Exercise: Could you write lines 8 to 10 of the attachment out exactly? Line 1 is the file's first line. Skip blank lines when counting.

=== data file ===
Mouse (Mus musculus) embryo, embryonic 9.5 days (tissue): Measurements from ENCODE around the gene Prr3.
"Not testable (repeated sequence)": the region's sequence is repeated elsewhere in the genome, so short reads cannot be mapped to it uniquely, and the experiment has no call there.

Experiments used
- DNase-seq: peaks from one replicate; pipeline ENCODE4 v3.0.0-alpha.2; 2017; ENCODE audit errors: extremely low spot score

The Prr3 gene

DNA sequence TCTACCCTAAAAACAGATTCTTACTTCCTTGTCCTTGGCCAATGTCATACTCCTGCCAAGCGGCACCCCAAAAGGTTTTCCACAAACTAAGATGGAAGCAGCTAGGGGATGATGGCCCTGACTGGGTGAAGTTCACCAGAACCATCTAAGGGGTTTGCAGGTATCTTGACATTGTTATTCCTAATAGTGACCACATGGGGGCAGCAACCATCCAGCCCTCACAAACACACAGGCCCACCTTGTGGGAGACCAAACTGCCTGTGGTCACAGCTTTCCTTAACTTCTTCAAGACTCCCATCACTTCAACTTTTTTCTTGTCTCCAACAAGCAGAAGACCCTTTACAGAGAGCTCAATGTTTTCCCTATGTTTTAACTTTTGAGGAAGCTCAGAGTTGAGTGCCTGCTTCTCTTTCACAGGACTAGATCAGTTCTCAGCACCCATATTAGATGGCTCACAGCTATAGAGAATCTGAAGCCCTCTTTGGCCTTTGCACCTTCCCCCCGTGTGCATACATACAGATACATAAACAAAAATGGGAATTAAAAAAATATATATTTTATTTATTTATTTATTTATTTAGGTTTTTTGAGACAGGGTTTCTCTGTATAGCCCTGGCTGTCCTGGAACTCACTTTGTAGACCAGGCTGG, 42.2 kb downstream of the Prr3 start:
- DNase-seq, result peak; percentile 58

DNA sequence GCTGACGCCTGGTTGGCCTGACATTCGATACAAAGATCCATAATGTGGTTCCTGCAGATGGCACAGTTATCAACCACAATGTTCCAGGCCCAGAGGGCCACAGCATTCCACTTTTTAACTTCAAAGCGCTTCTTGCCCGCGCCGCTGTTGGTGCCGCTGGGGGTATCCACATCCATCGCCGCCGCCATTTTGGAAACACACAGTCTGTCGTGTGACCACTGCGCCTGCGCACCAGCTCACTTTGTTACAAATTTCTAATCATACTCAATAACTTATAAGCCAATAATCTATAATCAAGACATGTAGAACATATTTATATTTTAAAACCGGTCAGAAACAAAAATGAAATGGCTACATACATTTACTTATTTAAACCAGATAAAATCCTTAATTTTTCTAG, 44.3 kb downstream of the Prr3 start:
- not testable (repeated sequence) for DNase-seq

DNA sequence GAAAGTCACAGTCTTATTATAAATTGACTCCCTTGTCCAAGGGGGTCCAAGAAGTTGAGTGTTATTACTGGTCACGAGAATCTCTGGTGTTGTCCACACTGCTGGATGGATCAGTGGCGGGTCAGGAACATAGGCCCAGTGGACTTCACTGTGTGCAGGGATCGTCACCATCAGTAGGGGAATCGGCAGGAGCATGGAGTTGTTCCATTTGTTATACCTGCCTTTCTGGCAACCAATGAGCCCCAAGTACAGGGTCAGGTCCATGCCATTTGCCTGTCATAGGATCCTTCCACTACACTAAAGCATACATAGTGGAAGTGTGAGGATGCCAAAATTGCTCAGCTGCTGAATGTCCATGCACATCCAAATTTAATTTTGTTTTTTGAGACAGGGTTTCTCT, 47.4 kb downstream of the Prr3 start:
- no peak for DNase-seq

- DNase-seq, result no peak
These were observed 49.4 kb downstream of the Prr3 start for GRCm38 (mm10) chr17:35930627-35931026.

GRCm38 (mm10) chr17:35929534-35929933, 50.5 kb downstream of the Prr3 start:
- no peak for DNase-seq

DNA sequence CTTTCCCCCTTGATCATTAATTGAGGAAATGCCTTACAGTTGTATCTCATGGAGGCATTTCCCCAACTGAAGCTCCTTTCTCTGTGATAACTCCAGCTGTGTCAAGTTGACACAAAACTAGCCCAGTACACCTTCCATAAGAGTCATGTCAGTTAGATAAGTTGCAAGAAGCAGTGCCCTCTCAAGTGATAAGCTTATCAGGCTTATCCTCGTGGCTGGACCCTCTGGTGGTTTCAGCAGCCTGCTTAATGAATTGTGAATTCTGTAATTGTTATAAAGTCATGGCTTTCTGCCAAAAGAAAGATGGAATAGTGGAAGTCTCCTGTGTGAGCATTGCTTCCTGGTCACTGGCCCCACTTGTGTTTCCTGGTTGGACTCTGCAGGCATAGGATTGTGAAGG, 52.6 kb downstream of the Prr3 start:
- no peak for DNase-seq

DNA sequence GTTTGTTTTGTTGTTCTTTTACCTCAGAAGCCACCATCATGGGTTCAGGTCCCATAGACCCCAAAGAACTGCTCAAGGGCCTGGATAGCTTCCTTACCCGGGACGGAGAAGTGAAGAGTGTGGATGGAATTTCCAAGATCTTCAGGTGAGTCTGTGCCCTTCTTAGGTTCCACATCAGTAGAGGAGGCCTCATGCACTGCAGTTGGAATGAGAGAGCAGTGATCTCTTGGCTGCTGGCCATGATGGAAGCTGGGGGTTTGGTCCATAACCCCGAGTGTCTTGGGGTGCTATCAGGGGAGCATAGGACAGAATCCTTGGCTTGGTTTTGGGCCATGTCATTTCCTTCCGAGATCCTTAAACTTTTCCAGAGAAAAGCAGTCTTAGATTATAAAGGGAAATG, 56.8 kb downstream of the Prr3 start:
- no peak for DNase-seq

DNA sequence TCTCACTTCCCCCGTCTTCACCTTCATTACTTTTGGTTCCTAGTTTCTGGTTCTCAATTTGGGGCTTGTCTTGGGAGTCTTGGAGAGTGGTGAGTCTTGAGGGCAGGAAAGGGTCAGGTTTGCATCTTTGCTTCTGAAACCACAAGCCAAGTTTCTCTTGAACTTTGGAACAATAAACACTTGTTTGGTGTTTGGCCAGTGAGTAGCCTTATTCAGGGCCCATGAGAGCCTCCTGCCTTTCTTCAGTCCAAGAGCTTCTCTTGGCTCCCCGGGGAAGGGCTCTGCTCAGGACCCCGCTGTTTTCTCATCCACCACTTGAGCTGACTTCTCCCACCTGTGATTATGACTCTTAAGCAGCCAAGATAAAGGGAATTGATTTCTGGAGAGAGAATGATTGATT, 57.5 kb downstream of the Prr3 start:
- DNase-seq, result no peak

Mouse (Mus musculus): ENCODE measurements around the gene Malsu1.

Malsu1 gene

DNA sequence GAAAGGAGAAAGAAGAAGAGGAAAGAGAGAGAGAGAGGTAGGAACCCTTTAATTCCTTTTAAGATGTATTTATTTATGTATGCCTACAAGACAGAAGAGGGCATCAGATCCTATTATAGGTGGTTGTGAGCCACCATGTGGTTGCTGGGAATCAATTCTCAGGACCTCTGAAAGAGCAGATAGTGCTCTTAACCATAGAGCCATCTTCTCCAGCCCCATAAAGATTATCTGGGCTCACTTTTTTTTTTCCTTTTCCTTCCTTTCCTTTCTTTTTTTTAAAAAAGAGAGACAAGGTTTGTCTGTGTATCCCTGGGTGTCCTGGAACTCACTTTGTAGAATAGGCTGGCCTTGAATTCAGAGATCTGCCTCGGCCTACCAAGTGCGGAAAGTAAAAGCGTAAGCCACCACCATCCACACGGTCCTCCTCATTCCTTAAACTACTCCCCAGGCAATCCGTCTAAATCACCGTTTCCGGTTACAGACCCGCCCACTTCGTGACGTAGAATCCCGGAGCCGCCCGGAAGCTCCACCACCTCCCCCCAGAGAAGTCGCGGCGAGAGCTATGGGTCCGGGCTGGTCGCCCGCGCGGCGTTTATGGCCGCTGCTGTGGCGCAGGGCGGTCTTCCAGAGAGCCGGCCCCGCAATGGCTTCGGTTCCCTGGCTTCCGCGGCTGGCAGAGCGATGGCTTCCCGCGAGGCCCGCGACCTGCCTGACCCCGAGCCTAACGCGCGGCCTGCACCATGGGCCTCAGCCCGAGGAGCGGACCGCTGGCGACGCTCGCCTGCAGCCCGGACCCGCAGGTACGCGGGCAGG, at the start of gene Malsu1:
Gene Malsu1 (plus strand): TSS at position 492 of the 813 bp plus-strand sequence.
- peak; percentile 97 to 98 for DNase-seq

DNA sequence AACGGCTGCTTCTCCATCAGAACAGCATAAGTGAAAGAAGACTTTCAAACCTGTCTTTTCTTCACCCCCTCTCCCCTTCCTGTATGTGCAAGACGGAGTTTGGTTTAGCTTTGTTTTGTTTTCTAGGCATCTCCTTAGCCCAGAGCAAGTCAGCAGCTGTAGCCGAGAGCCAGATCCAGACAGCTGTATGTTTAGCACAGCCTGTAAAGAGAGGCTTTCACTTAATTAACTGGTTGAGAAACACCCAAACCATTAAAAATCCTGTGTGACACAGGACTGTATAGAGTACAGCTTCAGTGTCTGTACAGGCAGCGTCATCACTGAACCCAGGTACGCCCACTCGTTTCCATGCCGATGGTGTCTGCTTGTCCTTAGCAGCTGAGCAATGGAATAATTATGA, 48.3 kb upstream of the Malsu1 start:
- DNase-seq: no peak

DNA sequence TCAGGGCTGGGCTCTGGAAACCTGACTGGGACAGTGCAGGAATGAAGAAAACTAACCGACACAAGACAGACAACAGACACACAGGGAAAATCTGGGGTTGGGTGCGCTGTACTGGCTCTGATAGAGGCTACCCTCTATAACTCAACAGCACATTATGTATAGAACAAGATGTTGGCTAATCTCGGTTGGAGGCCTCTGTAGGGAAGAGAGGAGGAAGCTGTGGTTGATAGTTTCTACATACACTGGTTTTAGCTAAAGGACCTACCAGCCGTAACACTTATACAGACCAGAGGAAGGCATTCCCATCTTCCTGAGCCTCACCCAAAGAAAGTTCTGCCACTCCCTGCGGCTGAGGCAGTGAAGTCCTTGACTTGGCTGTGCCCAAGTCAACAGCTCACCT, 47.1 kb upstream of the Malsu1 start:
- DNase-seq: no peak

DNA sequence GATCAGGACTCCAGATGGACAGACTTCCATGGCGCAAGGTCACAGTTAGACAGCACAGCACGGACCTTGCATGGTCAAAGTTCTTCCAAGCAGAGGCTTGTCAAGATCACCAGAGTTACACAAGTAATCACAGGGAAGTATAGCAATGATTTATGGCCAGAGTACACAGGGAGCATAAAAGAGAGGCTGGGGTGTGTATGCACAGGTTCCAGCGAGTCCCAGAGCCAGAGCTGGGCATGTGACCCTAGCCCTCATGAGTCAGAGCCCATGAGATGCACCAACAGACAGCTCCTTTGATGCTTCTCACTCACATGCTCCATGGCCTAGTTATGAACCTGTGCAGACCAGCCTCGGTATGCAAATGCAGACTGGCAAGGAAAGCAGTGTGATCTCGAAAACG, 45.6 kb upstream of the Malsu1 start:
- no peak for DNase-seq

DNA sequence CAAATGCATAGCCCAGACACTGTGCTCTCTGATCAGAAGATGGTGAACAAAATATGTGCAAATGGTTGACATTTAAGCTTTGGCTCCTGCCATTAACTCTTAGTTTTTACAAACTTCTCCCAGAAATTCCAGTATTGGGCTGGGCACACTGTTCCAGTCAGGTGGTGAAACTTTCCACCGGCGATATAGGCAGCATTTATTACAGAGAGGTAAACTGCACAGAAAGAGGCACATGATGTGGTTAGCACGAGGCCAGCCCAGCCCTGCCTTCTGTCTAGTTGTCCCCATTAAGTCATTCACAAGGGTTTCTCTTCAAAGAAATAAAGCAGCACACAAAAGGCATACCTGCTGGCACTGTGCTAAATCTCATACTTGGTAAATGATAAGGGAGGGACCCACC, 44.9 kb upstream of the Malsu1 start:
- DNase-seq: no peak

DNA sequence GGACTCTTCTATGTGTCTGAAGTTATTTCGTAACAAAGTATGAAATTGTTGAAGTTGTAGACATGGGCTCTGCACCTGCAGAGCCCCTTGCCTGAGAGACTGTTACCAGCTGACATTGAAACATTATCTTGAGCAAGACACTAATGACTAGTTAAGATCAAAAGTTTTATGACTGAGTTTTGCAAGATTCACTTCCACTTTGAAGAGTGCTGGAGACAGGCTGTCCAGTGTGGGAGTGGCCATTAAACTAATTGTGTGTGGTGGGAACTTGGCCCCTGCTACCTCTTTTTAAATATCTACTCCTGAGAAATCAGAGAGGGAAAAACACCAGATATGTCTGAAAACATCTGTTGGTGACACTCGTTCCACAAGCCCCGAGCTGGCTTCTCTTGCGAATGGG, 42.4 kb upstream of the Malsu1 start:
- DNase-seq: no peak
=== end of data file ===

DNA sequence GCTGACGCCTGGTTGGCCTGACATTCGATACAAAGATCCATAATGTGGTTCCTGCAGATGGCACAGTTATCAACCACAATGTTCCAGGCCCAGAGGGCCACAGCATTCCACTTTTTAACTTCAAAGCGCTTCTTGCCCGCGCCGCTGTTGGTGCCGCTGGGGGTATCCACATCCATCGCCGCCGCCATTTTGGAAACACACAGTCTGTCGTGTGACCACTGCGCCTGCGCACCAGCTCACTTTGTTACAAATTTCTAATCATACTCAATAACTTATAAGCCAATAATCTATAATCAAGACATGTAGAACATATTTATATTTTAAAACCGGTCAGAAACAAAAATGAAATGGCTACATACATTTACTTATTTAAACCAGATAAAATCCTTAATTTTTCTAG, 44.3 kb downstream of the Prr3 start:
- not testable (repeated sequence) for DNase-seq

DNA sequence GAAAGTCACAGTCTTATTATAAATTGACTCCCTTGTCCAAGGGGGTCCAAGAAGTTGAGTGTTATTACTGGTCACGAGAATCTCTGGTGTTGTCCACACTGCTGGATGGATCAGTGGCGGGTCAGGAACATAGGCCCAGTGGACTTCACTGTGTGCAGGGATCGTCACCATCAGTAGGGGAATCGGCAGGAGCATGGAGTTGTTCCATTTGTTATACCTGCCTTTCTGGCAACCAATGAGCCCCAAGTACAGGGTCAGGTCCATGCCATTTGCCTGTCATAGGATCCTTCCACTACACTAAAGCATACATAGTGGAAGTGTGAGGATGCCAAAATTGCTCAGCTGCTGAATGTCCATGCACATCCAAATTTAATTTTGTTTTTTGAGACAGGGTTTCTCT, 47.4 kb downstream of the Prr3 start: